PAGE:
As I write, it's been less than a week since the Giants were washed up and left for dead on the banks of the Mississippi River. If you bleed orange and black, you're free to admit that last Friday morning, you were ready to let go of baseball. The Giants trailed the Cardinals 3 games to 1 and the oft-maligned Barry Zito had the ball for a game the Giants needed to win to stay alive.
No need to review the details of what's happened since then. The Giants have won five straight pressure-packed postseason games--three of them "do or die" matches in which a loss would have ended their season.
5 wins in 7 days; a gloriously crazy week that surely must rank among the most remarkable sports weeks anywhere, any time.
But it's not just the wins that make all this so stupendous. It's the way the Giants have been winning. In every one of these games, there's been a moment when you just knew the fates were on their side. You can call it luck or call it a balancing of the scales (does anyone really think the 2010 Word Series win completely makes up for all those years in the desert?), but it's proof that baseball is about more than just honest effort.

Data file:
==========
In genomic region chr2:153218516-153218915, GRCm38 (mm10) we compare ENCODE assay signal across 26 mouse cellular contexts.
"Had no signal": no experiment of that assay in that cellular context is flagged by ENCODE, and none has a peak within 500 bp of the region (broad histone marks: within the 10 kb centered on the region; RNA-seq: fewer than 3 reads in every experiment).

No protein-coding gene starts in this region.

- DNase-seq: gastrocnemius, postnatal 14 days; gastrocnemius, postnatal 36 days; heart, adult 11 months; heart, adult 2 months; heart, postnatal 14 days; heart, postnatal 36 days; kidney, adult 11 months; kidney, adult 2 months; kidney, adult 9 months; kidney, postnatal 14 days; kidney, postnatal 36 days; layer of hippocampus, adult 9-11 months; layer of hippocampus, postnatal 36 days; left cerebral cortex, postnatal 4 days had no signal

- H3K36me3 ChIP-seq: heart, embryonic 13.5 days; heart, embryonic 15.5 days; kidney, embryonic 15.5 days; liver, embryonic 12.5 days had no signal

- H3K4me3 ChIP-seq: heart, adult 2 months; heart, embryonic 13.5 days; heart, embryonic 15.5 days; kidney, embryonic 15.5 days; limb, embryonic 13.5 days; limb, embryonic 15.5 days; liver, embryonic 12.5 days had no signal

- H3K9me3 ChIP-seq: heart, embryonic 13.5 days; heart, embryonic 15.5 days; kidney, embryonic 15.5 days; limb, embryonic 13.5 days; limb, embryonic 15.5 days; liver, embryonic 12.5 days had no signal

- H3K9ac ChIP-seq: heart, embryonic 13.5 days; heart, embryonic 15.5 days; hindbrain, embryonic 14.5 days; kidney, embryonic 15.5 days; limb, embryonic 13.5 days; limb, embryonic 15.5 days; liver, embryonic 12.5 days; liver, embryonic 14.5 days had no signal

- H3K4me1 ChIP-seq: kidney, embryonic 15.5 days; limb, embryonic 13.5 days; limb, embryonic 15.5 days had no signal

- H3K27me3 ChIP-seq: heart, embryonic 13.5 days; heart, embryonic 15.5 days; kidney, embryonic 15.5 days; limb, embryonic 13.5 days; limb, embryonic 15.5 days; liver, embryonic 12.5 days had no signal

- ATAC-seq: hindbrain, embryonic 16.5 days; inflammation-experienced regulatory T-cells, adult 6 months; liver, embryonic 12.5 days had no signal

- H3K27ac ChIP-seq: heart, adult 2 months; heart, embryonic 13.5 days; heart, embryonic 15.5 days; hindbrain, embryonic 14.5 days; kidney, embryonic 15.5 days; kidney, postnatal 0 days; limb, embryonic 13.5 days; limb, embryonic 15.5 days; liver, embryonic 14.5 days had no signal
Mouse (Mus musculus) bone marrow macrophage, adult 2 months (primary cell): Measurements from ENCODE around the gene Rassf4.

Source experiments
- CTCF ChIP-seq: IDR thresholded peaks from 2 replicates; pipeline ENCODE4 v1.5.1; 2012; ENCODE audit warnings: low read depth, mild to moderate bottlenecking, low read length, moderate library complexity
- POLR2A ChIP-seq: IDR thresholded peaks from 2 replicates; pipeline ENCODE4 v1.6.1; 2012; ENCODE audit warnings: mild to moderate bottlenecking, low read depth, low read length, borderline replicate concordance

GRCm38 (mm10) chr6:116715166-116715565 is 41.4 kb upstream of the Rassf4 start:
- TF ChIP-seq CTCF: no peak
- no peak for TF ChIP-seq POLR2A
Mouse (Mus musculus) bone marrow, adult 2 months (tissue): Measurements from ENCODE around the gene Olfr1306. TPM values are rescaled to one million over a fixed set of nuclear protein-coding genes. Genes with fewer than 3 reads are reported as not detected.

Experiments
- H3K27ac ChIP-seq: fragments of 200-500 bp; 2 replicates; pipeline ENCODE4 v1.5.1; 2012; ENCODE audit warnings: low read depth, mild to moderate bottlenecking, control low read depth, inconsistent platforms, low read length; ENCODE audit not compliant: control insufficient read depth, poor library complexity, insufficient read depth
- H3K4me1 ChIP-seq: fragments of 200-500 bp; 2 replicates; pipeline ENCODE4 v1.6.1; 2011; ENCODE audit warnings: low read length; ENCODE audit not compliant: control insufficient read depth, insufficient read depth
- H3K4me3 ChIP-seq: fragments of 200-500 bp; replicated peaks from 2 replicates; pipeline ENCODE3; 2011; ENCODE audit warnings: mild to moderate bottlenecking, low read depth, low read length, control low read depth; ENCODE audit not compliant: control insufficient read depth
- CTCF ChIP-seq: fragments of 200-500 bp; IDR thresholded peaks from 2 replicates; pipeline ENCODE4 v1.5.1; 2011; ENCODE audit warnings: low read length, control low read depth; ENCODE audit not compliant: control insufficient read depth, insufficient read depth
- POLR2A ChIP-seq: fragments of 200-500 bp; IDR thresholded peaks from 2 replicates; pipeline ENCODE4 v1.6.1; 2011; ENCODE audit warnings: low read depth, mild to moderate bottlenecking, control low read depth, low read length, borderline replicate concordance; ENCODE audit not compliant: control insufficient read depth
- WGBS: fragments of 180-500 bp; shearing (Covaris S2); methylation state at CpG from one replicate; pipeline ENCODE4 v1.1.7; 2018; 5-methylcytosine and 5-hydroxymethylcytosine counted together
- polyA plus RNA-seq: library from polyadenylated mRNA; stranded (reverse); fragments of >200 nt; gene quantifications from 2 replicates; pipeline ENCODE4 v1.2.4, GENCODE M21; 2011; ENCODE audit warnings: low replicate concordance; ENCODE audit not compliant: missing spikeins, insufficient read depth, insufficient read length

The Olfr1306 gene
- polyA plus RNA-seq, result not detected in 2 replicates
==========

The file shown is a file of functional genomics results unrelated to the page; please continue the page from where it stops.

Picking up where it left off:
The Week That Was has delivered the glorious insanity of that NLCS Game 7 with its rain-soaked finish. It included the "where-did-THAT-come-from" undressing of Tigers ace Justin Verlander (and another Zito gem) in World Series Game 1.
And then there was the nail-biting tension of Game 2, a taut pitching battle that went to the bottom of the 7th in a scoreless tie. You could say the Baseball Gods had already interceded when Tigers first baseman Prince Fielder was thrown out at the plate in the second inning, but that was just an example of human frailty (what could Tigers third-base coach Gene Lamont have been thinking?).
No, the moment when everyone looked to the sky and laughed was in that bottom of the 7th, when the bunt everyone knew Gregor Blanco had to get down eased its way to a stop inches inside the third-base line. Hume plate umpire Dan Iassogna looked like a cat crouching over a mouse hole while he waited for the ball to stop, and his emphatic "fair" call blew the lid off the place. The play loaded the bases and set up the only run the Giants would need.
As Giants third-base coach and resident mystic Tim Flannery would later say, "You just go home and thank the higher power of whoever's in charge." Exactly. But what Flannery added may be equally important: "Try not to piss the other ones off."
No one's ever seen the Gods of Baseball. But few who follow the game doubt their existence. For now, they seem to be favoring the Boys of McCovey Cove.